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Feeling the Heat: Miami Makes Pitch to LeBron

The Miami Heat used every precious second of their promised time with LeBron James - and then some.

Team president Pat Riley, coach Erik Spoelstra, billionaire owner Micky Arison and former center Alonzo Mourning spent nearly three hours making their presentation to try to lure James, the NBA's most coveted free agent, to sunny South Florida.

The Heat's delegation arrived at 10:20 a.m. James showed up two minutes before the scheduled 11 a.m. meeting wearing a T-shirt, shorts and a backpack. Latest NBA Free Agent News

At 1:50 p.m., the Heat's delegation paraded through the lobby of the IMG building without saying a word. Before getting in their cars, they passed the Los Angeles Clippers' two-man contingent of acting general manager Neil Olshey and executive Andy Roeser.

Olshey then joked that Riley went into overtime with James.

"Is coach going to get fined for going over his allotted time?" Olshey asked a person who works for James. "Don't worry, we'll be short."

The Clippers wrapped up their meeting with James in about an hour. Olshey coached James at a summer camp before his senior year of high school. He knew back then James was a special player, one he would like to see relocate his game to the West Coast.

"I predicted he would be Rookie of the Year, an All-Star in his second year and the best player on the planet in his third year," he said. "So far, I've been right. I think we've got the best roster and the best chance and the best city."

After the meetings concluded, James was asked how things were going as he headed out the door.

"Good," he said.

The second day of LeBronmania didn't have as much star power.

On Thursday, James met with the New Jersey Nets, who brought billionaire owner Mikhail Prokhorov and hip hop superstar Jay-Z to help make their pitch. The New York Knicks followed with a dazzling presentation that required a rental van to haul their equipment.

James will visit on Saturday with the Chicago Bulls and Cavaliers, the two teams widely considered co-favorites to sign the two-time MVP.

James pulled into the garage of the IMG building in a Range Rover and was escorted to the elevator banks by two Cleveland police officers for his 11 a.m. meeting with the Heat. Miami's advance team, led by executive and salary-cap specialist guru Andy Elisburg, arrived nearly 90 minutes before the start to set up the Heat's production.

Elisburg may not be the best known of Miami's group, but he may have the most important job since the team is hoping to re-sign Dwyane Wade and add either James and/or fellow free agent Chris Bosh to its roster. The Heat, who have more than $40 million in salary-cap space, met with Bosh in Chicago on Thursday.

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James was in a great mood when he walked in for the second day of his hyped recruitment.

"Hey, what's up?" he said before heading to LRMR Marketing, the company he started with Maverick Carter, his close friend and business partner.

On the eighth floor, Riley was seen pacing the hallway waiting for James.

Riley's pitch to James wasn't expected to contain too many surprises, and it likely focused on the possibility of him playing with Wade, a U.S. Olympic teammate and friend. The Heat also have talked about uniting the two with Bosh, who was in the same draft class as James and Wade.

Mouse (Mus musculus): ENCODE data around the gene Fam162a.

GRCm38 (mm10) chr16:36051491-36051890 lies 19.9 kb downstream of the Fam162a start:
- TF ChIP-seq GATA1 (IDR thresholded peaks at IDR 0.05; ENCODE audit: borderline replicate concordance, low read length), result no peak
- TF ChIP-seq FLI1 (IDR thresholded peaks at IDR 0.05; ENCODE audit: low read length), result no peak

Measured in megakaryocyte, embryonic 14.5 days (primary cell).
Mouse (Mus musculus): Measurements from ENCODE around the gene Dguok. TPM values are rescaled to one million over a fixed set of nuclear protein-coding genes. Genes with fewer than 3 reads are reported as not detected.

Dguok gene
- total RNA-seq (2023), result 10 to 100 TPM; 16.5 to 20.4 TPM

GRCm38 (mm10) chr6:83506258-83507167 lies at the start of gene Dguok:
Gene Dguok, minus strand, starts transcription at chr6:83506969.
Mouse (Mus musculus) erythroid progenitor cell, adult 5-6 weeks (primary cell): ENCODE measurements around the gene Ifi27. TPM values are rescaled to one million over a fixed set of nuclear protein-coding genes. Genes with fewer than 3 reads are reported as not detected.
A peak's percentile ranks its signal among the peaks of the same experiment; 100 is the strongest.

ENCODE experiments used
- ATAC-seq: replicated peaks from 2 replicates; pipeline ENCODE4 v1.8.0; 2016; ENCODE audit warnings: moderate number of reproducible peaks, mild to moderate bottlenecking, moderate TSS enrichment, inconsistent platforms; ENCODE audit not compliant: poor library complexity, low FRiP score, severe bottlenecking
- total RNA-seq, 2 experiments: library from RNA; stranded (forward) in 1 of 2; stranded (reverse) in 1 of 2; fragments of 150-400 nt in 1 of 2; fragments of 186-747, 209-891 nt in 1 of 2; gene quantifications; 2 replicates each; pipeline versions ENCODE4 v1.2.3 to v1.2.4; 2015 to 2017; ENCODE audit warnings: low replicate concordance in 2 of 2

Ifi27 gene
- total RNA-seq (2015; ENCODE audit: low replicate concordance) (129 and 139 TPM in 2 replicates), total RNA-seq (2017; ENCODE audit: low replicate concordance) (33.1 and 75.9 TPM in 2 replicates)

Riley's recruiting plan goes something like this: He talks about the benefit of playing in an no-income-tax state like Florida, something that would be worth millions to James, whose off-court earnings dwarf his on-court salary. He sings the praises of having a willing-to-spend, not-willing-to-meddle owner in Arison, plus talks about what it means to be part of the Heat family, something to which Mourning can attest.

And Riley also speaks about building a dynasty, the word he's been using with Heat fans for months.

Given all that, these days could largely define a huge portion of Riley's Heat legacy.

Wade has said he wants to stay, but he will leave if Riley doesn't make the moves that turn Miami into a championship contender again. Although Wade was the clear leader of the 2006 title team - his finals MVP trophy proves that - he's lamented not getting out of the first round of the playoffs since.

James invited the Clippers to meet with him, but it's hard to imagine them making a compelling argument for him to sign.

The club does have a nice core group of young players, including center Chris Kaman, forward Blake Griffin (a No. 1 draft pick in 2009) and guards Baron Davis and Eric Gordon. The Clippers also can entice James with Hollywood and the potential to add to his riches in the entertainment industry.

But the team is still without a coach and there's the added stigma of a losing tradition under owner Donald Sterling, who did not make the trip to Cleveland. James has said he wants go somewhere to win a championship. If that's the case, his team is the Lakers, not the Clippers.

The Cavs are expected to make a short, but sweet pitch to James.

Their message will focus on one word: Home.

As the meetings took place above the corners of East 9th Street and St. Clair, several Cavaliers employees held signs with words dear to James such as "Community," "Family" and "Mission." There were similar signs on the overpasses of Interstate-77, the freeway James travels between his home and Cleveland.

"I think we've got about 36 people all over town with these signs," said Nate Ferrall, a 39-year-old Clevelander, who refused to confirm he works for the Cavs. "We just want to remind LeBron that this is his home and that we support him."

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